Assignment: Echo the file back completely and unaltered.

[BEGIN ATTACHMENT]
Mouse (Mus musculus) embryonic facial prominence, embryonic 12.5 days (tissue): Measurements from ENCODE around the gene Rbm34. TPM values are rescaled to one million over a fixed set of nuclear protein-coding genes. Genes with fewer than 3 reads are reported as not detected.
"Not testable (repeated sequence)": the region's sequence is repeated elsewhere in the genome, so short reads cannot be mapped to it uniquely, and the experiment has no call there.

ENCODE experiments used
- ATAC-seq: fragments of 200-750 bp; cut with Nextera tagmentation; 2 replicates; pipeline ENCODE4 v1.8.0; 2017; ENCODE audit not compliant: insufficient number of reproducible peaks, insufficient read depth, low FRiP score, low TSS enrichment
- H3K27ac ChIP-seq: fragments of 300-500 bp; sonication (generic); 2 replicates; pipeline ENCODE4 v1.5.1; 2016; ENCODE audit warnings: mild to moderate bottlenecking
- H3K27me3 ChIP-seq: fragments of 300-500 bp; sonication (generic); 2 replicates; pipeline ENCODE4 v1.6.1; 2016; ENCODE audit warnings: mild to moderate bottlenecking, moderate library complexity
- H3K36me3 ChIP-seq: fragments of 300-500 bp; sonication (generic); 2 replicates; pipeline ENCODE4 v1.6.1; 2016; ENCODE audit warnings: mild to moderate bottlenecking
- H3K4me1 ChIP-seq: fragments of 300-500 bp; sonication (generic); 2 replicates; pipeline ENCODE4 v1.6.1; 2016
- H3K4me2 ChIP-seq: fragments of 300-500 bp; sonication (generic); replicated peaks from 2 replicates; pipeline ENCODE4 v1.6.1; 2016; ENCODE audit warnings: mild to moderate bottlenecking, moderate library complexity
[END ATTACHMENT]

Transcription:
Mouse (Mus musculus) embryonic facial prominence, embryonic 12.5 days (tissue): Measurements from ENCODE around the gene Rbm34. TPM values are rescaled to one million over a fixed set of nuclear protein-coding genes. Genes with fewer than 3 reads are reported as not detected.
"Not testable (repeated sequence)": the region's sequence is repeated elsewhere in the genome, so short reads cannot be mapped to it uniquely, and the experiment has no call there.

ENCODE experiments used
- ATAC-seq: fragments of 200-750 bp; cut with Nextera tagmentation; 2 replicates; pipeline ENCODE4 v1.8.0; 2017; ENCODE audit not compliant: insufficient number of reproducible peaks, insufficient read depth, low FRiP score, low TSS enrichment
- H3K27ac ChIP-seq: fragments of 300-500 bp; sonication (generic); 2 replicates; pipeline ENCODE4 v1.5.1; 2016; ENCODE audit warnings: mild to moderate bottlenecking
- H3K27me3 ChIP-seq: fragments of 300-500 bp; sonication (generic); 2 replicates; pipeline ENCODE4 v1.6.1; 2016; ENCODE audit warnings: mild to moderate bottlenecking, moderate library complexity
- H3K36me3 ChIP-seq: fragments of 300-500 bp; sonication (generic); 2 replicates; pipeline ENCODE4 v1.6.1; 2016; ENCODE audit warnings: mild to moderate bottlenecking
- H3K4me1 ChIP-seq: fragments of 300-500 bp; sonication (generic); 2 replicates; pipeline ENCODE4 v1.6.1; 2016
- H3K4me2 ChIP-seq: fragments of 300-500 bp; sonication (generic); replicated peaks from 2 replicates; pipeline ENCODE4 v1.6.1; 2016; ENCODE audit warnings: mild to moderate bottlenecking, moderate library complexity